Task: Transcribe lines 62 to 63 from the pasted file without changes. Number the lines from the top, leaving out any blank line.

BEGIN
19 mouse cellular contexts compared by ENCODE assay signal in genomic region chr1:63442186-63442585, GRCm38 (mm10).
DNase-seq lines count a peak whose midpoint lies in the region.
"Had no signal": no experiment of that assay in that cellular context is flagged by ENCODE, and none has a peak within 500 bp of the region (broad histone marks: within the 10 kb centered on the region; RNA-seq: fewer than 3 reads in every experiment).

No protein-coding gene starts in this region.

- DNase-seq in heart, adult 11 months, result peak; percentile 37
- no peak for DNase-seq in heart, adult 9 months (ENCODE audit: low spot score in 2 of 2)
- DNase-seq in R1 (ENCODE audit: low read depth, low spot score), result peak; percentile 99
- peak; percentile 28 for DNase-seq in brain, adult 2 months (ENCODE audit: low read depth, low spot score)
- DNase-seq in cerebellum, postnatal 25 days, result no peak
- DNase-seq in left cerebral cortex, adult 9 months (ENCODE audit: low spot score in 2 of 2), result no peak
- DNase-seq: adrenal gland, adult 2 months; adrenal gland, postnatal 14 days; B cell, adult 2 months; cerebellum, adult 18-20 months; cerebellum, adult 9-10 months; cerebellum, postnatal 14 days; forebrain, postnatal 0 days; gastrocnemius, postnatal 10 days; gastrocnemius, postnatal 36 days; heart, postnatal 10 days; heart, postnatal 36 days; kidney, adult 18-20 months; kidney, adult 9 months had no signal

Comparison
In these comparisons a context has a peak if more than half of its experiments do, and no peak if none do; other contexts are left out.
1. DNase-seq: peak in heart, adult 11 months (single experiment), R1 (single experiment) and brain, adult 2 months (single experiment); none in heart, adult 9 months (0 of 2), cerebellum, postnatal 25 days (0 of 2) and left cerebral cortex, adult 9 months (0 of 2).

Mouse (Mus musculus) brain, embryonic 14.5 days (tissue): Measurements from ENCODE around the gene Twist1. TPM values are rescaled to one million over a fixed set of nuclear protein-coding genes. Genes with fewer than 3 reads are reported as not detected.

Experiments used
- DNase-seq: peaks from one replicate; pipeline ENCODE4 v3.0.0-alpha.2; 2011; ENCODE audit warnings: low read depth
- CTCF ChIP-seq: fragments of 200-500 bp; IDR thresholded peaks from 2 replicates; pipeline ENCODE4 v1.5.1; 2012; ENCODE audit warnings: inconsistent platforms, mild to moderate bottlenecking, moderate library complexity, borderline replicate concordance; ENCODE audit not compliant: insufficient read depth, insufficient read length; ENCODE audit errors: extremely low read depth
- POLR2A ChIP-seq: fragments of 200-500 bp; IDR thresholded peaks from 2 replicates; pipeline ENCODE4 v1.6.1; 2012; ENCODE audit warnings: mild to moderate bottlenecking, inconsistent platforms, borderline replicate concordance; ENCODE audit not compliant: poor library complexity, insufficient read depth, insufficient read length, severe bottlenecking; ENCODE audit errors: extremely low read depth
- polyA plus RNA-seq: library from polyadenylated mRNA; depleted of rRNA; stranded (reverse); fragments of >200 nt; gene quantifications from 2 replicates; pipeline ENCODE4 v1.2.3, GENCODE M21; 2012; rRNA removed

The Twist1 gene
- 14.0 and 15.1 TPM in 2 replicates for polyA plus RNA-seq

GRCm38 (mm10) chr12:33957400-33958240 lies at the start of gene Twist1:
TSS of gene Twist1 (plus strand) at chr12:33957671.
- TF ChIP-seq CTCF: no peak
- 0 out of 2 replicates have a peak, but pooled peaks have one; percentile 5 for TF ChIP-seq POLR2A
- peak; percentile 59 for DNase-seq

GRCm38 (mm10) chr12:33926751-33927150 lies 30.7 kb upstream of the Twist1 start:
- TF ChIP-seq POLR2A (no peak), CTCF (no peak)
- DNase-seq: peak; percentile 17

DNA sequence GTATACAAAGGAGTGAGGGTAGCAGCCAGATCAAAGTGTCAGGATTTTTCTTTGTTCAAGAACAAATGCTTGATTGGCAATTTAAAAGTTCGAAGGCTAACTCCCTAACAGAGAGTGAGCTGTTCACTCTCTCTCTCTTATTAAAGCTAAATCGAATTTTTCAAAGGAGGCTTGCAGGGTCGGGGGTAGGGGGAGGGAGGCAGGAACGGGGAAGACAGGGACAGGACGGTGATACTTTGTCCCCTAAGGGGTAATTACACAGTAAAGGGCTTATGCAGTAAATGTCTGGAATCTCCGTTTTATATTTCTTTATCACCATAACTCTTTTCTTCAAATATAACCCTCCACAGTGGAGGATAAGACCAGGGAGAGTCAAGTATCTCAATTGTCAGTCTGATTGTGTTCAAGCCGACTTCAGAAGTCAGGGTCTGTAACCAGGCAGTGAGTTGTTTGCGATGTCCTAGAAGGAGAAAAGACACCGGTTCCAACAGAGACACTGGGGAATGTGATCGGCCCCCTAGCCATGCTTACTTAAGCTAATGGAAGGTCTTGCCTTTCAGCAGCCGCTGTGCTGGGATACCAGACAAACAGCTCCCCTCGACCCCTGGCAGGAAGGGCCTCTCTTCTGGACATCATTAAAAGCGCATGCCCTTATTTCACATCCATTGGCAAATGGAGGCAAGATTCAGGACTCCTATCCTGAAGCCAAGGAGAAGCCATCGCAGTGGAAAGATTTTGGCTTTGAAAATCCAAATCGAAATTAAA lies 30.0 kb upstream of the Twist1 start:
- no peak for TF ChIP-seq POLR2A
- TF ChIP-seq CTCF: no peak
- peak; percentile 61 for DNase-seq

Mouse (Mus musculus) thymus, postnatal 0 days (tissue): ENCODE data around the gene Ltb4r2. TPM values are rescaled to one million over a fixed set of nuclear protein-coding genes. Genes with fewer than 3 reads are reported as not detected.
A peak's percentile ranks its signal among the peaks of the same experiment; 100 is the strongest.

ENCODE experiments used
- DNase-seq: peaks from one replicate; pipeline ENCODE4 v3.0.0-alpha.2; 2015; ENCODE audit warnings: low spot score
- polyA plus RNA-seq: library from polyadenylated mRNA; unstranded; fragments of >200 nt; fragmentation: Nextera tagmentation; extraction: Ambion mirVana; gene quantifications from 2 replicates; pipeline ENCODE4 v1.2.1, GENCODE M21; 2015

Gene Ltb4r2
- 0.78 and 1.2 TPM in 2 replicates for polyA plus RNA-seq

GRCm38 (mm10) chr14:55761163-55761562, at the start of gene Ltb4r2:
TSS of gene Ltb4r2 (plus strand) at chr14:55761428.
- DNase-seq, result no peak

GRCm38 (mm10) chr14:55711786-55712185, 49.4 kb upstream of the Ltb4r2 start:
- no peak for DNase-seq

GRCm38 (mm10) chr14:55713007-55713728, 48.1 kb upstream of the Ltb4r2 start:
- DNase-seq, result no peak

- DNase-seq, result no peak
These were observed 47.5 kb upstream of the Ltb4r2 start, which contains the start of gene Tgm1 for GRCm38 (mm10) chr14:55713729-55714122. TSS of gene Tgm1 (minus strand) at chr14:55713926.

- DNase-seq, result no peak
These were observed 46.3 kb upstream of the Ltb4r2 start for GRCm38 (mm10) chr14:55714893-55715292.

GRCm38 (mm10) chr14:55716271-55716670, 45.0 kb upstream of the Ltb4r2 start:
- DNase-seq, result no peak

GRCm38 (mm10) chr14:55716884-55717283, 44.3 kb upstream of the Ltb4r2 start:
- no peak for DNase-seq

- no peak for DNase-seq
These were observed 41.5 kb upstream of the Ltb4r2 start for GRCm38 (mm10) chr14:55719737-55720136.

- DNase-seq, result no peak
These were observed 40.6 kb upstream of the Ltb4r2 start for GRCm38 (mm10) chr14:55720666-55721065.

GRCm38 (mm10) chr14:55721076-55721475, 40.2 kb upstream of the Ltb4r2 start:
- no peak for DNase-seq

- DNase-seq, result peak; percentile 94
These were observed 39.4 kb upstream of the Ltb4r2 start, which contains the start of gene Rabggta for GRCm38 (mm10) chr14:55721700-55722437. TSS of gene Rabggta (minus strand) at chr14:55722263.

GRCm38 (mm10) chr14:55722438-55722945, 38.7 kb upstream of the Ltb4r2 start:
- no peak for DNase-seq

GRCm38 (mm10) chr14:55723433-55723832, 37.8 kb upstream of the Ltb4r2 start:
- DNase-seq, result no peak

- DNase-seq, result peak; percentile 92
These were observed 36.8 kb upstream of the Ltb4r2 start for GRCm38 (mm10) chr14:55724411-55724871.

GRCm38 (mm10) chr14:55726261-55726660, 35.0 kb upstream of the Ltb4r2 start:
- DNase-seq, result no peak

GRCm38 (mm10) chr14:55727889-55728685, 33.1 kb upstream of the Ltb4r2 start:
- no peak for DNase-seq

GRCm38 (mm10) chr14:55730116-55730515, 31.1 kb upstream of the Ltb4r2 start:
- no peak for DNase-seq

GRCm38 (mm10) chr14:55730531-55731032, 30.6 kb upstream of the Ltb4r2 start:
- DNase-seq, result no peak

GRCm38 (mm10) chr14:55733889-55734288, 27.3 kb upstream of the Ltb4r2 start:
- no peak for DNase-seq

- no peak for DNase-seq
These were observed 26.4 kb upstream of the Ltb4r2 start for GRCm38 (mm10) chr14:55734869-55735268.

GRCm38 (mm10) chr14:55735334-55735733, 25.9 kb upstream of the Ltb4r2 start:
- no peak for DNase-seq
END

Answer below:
- no peak for DNase-seq

- DNase-seq, result peak; percentile 94